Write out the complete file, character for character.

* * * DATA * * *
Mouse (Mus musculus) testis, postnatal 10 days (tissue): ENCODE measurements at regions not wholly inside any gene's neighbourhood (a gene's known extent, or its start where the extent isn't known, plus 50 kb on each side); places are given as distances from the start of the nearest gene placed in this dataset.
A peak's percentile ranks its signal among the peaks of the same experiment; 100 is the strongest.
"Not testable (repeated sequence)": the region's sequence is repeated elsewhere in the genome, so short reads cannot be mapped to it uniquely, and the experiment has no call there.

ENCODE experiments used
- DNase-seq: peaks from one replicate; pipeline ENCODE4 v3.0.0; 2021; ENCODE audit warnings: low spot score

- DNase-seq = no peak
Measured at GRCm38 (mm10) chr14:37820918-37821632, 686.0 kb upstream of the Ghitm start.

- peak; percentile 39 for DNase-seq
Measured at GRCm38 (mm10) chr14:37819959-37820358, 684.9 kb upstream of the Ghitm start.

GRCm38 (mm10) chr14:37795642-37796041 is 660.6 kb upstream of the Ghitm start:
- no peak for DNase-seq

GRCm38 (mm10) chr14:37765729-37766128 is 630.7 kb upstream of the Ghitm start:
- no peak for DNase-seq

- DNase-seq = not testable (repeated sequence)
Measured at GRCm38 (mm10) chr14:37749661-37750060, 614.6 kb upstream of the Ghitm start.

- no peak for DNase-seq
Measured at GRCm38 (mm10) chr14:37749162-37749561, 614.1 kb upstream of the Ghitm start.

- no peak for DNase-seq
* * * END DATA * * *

Mouse (Mus musculus) testis, postnatal 10 days (tissue): ENCODE measurements at regions not wholly inside any gene's neighbourhood (a gene's known extent, or its start where the extent isn't known, plus 50 kb on each side); places are given as distances from the start of the nearest gene placed in this dataset.
A peak's percentile ranks its signal among the peaks of the same experiment; 100 is the strongest.
"Not testable (repeated sequence)": the region's sequence is repeated elsewhere in the genome, so short reads cannot be mapped to it uniquely, and the experiment has no call there.

ENCODE experiments used
- DNase-seq: peaks from one replicate; pipeline ENCODE4 v3.0.0; 2021; ENCODE audit warnings: low spot score

- DNase-seq = no peak
Measured at GRCm38 (mm10) chr14:37820918-37821632, 686.0 kb upstream of the Ghitm start.

- peak; percentile 39 for DNase-seq
Measured at GRCm38 (mm10) chr14:37819959-37820358, 684.9 kb upstream of the Ghitm start.

GRCm38 (mm10) chr14:37795642-37796041 is 660.6 kb upstream of the Ghitm start:
- no peak for DNase-seq

GRCm38 (mm10) chr14:37765729-37766128 is 630.7 kb upstream of the Ghitm start:
- no peak for DNase-seq

- DNase-seq = not testable (repeated sequence)
Measured at GRCm38 (mm10) chr14:37749661-37750060, 614.6 kb upstream of the Ghitm start.

- no peak for DNase-seq
Measured at GRCm38 (mm10) chr14:37749162-37749561, 614.1 kb upstream of the Ghitm start.

- no peak for DNase-seq